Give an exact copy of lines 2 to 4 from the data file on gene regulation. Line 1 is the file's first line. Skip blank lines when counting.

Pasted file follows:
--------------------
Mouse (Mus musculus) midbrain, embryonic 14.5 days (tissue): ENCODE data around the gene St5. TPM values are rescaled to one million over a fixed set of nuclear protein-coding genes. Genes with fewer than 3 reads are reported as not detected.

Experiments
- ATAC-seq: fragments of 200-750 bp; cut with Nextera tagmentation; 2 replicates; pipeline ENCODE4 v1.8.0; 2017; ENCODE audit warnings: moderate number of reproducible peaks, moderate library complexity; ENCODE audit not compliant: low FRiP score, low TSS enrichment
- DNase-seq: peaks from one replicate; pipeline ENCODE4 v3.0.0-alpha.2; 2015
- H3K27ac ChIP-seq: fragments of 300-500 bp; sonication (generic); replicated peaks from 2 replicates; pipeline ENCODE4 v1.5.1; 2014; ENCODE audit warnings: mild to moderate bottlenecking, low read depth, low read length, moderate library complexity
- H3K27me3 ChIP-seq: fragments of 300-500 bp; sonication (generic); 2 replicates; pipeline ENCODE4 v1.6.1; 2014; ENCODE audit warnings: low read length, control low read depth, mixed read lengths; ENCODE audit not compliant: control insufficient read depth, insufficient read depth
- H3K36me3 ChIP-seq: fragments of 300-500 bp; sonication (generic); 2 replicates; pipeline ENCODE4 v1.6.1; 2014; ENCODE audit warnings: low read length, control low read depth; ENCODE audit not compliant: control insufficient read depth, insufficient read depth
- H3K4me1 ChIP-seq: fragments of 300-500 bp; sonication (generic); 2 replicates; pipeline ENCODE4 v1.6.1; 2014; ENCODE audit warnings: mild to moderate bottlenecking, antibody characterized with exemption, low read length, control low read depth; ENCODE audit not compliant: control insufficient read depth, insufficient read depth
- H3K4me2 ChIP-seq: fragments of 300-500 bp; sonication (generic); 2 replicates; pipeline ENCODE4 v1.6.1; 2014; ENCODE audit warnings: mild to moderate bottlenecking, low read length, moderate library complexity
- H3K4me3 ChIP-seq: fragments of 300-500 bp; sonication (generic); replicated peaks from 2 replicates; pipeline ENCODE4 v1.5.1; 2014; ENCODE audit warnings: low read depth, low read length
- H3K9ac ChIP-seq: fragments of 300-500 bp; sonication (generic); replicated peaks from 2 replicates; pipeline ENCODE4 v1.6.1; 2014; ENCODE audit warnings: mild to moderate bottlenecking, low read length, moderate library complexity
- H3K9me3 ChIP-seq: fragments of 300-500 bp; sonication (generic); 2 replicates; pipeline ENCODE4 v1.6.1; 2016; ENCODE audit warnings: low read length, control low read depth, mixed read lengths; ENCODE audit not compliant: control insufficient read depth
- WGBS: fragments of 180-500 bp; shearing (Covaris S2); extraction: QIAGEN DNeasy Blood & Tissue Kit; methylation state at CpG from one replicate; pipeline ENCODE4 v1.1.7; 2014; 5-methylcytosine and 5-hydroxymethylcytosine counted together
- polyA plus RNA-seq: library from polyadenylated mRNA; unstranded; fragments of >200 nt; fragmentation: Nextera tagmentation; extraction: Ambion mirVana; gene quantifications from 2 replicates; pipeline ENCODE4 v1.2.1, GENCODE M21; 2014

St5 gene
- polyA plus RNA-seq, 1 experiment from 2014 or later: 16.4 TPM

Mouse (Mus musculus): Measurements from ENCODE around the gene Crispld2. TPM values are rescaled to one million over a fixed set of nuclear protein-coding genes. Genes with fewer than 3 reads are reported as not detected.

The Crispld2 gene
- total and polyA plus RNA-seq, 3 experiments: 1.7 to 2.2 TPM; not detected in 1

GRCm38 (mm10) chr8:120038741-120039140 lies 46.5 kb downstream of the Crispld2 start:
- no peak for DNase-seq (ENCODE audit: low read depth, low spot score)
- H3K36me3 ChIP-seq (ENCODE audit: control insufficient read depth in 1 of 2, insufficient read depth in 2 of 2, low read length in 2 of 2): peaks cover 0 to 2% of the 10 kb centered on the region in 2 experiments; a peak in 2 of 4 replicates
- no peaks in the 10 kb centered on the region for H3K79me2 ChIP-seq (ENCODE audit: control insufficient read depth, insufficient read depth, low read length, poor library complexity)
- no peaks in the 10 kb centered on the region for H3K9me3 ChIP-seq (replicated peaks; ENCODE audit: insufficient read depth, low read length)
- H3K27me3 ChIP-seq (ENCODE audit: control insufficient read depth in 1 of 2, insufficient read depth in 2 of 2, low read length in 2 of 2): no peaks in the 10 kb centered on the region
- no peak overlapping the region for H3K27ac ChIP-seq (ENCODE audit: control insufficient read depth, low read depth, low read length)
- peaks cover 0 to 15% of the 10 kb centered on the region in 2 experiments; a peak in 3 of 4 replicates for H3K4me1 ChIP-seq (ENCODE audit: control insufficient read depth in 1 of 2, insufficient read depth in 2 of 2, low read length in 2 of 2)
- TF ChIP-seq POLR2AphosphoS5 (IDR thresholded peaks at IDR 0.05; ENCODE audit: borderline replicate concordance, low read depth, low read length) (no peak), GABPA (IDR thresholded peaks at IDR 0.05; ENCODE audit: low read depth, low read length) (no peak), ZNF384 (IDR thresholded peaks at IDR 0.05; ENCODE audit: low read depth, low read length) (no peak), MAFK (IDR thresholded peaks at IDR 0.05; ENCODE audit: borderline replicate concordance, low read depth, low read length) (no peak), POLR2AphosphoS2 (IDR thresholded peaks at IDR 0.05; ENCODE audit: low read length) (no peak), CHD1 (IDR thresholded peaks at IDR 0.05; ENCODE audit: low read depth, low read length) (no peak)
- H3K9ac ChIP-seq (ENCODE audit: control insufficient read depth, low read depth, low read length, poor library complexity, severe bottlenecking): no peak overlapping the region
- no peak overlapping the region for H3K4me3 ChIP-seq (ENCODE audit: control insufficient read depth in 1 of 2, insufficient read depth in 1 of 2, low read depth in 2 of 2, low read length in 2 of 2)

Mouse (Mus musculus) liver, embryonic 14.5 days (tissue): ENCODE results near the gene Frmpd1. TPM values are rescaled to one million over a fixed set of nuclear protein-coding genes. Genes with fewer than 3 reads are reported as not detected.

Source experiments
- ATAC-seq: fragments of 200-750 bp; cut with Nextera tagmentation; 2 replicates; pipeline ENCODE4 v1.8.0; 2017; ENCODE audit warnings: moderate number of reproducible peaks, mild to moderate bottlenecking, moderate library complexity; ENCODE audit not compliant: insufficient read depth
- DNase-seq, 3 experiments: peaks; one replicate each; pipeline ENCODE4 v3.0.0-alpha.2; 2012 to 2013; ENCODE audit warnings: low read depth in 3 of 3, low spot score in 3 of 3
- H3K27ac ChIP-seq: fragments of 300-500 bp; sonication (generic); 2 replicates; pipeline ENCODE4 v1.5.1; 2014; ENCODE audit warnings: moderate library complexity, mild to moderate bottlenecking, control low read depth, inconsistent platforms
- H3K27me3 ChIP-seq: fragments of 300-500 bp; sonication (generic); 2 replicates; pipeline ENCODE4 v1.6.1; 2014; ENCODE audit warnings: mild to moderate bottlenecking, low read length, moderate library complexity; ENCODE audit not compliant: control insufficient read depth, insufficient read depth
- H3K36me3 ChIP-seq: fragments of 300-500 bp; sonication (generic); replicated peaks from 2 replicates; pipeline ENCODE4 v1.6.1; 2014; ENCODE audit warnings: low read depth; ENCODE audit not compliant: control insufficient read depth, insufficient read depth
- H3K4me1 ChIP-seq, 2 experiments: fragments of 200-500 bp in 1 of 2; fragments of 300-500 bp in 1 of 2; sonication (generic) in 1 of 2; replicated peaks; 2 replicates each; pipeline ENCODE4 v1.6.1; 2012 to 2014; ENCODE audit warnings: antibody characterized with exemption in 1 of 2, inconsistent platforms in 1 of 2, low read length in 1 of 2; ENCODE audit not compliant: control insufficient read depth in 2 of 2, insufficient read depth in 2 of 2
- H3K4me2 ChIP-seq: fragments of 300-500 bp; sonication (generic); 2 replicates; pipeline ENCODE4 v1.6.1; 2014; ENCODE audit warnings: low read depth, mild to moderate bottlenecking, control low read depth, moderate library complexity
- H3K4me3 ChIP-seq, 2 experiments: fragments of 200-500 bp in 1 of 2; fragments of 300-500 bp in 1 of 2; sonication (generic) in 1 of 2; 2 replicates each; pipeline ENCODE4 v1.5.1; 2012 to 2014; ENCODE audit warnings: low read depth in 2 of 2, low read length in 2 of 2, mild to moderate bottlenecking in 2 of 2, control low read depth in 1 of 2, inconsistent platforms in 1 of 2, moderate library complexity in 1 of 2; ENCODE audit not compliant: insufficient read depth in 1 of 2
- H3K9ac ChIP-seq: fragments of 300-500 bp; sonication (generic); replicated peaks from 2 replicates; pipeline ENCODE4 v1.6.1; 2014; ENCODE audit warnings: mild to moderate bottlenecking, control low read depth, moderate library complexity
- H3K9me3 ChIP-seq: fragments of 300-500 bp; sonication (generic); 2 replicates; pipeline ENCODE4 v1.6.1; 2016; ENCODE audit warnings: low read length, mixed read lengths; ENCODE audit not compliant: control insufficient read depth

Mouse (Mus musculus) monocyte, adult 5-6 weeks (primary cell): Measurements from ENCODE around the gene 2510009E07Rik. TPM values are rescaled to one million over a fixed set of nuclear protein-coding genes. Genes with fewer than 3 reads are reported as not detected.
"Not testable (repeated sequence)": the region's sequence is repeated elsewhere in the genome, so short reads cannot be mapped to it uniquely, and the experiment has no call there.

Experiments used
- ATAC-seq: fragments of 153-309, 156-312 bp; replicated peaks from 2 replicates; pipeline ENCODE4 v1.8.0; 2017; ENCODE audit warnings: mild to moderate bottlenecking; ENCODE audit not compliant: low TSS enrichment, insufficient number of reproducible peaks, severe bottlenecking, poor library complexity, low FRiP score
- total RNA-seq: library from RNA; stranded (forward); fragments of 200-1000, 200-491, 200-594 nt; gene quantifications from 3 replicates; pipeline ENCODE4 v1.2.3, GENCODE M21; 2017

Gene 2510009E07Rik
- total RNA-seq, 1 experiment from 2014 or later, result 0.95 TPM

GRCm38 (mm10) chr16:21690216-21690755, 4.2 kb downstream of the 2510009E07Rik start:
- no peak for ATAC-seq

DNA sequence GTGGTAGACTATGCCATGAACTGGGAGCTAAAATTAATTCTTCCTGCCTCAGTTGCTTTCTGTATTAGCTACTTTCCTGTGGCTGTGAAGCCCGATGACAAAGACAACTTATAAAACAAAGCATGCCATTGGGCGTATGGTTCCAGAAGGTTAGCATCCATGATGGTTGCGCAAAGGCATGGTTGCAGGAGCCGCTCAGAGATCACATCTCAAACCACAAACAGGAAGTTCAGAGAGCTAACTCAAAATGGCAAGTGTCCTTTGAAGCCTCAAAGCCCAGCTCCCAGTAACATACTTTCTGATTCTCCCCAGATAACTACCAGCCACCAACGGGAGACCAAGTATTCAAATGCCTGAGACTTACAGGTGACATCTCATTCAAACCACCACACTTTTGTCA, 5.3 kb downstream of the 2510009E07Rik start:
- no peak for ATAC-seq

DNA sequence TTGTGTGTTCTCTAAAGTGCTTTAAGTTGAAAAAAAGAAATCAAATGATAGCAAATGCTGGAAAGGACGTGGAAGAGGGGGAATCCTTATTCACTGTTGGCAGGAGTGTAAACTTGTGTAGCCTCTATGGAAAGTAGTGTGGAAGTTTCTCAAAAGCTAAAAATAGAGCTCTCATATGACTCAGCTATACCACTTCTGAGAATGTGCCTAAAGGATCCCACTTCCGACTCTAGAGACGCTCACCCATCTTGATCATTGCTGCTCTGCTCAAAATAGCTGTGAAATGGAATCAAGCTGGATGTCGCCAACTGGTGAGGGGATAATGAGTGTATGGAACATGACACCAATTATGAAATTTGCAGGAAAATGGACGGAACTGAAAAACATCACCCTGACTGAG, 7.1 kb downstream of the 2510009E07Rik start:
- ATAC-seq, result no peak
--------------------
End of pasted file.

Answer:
Experiments
- ATAC-seq: fragments of 200-750 bp; cut with Nextera tagmentation; 2 replicates; pipeline ENCODE4 v1.8.0; 2017; ENCODE audit warnings: moderate number of reproducible peaks, moderate library complexity; ENCODE audit not compliant: low FRiP score, low TSS enrichment
- DNase-seq: peaks from one replicate; pipeline ENCODE4 v3.0.0-alpha.2; 2015